Rumor has it that sometime in the early 20th century, gambling debts caused the owner of the Valentine McGillycuddy home at 727 South St. to split the lot into three parcels for sale.

Fast forward 100 years and another gamble has brought about a more positive change to the home of McGillycuddy, a former Rapid City mayor who played a prominent role in the history of the Black Hills.

Since 2011, Historic Rapid City, a local historic preservation nonprofit organization, has been working to restore the McGillycuddy home to its original form and beauty when it was first constructed in 1888. And with the second story exterior now complete, it appears as though the work is nearly done.

That is until you step inside.

A patchwork of plywood lines the floor, wall frames sit exposed and unfinished, and wiring and plumbing components jut out from ceilings and floorboards.

But to Fred Thurston, a Historic Rapid City board member and contributing architect for the project, things are starting to come together. In two years, Thurston said, he expects the restoration to be complete. In the next few months, the interior of the newly constructed second floor — with the original floorboards intact — should be finished.

The front porch and exterior design in the stick style from the Victorian era — characterized by linear overlay board strips and prominent trussing and beams — are nearly done and, as Thurston points out, located where it was back in 1888 when McGillycuddy and his first wife, Fanny, moved in.

“What’s out there now is actually where it originally was,” said Thurston, noting that minor changes were needed like adding a few more steps to the entranceway as Mount Rushmore Road sits at a lower elevation today than in the 1880s.

As for the work, Thurston said he’s secured commitments from area contractors to cover about 80 percent of the work on the second floor, 60 percent on the first floor, and 20 percent for the building’s east-facing rear, which will require the construction of a handicap accessible entrance, elevator and bathroom.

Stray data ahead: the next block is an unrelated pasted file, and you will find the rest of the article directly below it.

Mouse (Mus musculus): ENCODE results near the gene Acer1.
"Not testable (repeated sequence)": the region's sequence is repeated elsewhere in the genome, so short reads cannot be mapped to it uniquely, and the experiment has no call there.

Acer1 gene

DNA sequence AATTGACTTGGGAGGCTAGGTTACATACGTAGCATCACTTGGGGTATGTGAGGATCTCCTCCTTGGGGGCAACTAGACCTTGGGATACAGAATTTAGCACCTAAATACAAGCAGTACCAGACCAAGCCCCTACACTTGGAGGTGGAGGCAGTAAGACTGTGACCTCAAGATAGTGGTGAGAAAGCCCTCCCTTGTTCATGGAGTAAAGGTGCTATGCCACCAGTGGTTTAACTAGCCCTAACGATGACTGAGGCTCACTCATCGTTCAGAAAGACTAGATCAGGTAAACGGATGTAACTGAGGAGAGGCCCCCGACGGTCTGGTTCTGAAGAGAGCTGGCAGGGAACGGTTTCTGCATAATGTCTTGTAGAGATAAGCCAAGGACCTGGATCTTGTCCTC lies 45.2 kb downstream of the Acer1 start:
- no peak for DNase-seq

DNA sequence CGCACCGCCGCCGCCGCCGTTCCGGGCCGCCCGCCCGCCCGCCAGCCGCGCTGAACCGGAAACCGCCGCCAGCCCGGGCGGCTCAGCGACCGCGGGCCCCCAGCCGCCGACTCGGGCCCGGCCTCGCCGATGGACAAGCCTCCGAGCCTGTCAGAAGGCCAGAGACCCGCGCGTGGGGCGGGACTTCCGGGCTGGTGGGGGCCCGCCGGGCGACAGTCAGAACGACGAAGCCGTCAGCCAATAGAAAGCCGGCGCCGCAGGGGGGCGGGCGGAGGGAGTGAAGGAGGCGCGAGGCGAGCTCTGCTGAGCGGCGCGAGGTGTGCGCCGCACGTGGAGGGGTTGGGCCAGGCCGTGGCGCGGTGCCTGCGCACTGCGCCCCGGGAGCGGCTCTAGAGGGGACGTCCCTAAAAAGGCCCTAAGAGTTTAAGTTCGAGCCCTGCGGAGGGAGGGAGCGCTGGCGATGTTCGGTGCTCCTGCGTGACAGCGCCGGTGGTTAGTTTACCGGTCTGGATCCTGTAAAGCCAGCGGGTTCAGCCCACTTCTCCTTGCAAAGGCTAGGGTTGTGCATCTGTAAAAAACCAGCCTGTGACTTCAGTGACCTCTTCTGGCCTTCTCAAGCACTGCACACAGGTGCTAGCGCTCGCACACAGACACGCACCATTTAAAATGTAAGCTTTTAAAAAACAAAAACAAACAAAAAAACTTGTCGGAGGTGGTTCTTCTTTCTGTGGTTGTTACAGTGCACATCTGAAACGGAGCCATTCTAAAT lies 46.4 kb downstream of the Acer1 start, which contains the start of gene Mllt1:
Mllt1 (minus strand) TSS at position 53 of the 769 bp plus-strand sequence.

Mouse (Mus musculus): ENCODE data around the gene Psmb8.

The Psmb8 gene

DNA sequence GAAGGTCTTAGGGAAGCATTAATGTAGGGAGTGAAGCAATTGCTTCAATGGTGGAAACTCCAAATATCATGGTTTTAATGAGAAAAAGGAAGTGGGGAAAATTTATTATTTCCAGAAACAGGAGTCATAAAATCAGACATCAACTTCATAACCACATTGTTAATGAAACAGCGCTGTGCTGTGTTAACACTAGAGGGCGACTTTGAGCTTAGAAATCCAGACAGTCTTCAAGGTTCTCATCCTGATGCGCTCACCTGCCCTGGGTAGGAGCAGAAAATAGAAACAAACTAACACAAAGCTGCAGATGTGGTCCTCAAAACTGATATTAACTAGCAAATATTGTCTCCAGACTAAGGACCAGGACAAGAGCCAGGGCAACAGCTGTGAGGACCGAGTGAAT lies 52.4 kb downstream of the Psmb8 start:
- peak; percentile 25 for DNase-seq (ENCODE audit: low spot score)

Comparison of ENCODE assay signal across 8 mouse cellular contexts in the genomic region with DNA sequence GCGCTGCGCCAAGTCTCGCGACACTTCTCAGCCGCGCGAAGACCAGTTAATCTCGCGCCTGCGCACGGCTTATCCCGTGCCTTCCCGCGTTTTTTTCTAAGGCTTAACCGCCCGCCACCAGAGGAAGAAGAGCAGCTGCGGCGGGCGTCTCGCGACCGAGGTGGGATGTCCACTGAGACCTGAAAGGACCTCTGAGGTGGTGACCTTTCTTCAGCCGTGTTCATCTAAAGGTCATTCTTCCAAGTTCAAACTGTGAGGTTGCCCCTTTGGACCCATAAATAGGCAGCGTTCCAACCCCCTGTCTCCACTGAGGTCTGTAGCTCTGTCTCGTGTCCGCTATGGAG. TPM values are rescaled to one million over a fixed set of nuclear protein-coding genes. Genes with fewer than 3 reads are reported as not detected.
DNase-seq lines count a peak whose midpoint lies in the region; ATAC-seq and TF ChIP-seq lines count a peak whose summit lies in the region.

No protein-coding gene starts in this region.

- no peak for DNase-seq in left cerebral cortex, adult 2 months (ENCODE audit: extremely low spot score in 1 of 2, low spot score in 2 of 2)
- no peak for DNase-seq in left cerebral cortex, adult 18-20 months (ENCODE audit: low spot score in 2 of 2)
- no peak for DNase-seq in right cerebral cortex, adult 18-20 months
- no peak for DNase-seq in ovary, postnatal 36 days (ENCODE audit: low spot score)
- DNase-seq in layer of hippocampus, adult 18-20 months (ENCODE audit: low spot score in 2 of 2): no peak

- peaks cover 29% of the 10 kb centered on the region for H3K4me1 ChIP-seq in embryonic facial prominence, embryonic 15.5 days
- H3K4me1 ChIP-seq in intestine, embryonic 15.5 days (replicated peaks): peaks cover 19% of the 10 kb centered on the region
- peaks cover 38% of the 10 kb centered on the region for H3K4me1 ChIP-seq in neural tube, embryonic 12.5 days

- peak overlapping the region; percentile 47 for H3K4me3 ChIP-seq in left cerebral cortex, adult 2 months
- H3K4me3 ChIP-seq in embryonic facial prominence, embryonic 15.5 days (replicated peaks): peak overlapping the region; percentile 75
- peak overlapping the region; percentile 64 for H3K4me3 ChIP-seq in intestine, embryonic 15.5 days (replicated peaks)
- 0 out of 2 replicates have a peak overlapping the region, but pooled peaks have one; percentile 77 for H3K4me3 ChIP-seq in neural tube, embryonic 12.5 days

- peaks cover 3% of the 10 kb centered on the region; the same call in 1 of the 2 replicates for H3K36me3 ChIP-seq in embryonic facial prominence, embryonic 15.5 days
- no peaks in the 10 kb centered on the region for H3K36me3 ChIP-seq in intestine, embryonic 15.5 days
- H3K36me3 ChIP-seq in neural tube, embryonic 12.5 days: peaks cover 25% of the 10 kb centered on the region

“Almost everything has been done through donations,” Thurston said, noting most have been in form of materials and labor, like the $37,000 worth of windows donated by Warren Window & Supply.

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Still, help is still needed for the finishing touches. At 6:30 p.m. Saturday in the Hotel Alex Johnson, a “Valentine Dance” will be hosted by Historic Rapid City to raise awareness, and funds, for the rest of the project. Thurston, though, said it’s more a celebration than a fundraiser.

“This is a birthday party,” he said, noting that McGillycuddy was born on Valentine’s Day. “This isn’t about what we’re doing here. It’s about Valentine McGillycuddy and what he did."

The former Rapid City mayor also served as president of the School of Mines & Technology, was South Dakota's first surgeon general and the first white man to summit Black Elk Peak in 1875, where his remains are still buried today.

"We want to celebrate his birthday party and at the same time, if we can make a few bucks to be able to continue the work, that’s absolutely wonderful," Thurston said.

Contact Samuel Blackstone at and follow him on Twitter or Facebook @SDBlackstone.

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City reporter

City reporter for the Rapid City Journal.